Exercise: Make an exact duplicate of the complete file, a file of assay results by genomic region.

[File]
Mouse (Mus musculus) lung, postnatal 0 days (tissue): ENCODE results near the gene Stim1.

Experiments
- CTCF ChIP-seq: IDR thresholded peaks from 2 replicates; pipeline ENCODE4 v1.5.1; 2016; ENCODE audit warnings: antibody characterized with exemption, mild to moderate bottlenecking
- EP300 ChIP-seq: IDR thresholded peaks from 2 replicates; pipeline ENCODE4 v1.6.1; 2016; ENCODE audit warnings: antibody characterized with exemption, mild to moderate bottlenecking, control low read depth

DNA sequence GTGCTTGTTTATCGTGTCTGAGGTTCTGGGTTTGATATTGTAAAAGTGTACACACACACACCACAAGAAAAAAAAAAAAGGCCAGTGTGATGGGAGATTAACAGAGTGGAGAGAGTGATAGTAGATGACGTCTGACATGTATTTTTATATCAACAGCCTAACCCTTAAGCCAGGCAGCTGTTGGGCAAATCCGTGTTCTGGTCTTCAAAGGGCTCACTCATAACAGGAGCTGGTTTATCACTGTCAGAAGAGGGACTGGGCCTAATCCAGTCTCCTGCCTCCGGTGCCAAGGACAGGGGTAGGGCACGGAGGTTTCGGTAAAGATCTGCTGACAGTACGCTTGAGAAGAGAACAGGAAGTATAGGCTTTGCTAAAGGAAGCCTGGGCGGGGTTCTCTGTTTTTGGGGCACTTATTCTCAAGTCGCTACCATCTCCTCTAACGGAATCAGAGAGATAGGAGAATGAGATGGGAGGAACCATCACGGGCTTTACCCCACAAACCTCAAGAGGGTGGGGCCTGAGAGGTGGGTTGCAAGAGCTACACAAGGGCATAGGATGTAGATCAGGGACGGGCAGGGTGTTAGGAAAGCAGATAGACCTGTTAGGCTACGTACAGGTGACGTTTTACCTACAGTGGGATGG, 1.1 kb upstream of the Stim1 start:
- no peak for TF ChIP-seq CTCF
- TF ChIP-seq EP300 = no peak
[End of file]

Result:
Mouse (Mus musculus) lung, postnatal 0 days (tissue): ENCODE results near the gene Stim1.

Experiments
- CTCF ChIP-seq: IDR thresholded peaks from 2 replicates; pipeline ENCODE4 v1.5.1; 2016; ENCODE audit warnings: antibody characterized with exemption, mild to moderate bottlenecking
- EP300 ChIP-seq: IDR thresholded peaks from 2 replicates; pipeline ENCODE4 v1.6.1; 2016; ENCODE audit warnings: antibody characterized with exemption, mild to moderate bottlenecking, control low read depth

DNA sequence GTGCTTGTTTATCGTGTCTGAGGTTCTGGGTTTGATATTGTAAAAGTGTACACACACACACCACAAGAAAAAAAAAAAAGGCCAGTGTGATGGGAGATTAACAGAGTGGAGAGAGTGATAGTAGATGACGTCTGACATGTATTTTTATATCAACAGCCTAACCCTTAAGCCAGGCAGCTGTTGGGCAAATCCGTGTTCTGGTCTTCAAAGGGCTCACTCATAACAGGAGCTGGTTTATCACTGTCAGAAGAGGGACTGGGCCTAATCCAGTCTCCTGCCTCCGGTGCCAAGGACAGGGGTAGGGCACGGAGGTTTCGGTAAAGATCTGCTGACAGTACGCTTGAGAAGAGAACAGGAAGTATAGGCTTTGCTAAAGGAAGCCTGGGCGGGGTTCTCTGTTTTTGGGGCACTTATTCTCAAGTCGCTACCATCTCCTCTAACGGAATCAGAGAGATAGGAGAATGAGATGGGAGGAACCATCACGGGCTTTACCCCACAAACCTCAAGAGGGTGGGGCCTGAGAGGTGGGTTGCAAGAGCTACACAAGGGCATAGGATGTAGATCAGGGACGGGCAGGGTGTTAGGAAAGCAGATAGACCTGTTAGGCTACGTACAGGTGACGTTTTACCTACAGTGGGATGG, 1.1 kb upstream of the Stim1 start:
- no peak for TF ChIP-seq CTCF
- TF ChIP-seq EP300 = no peak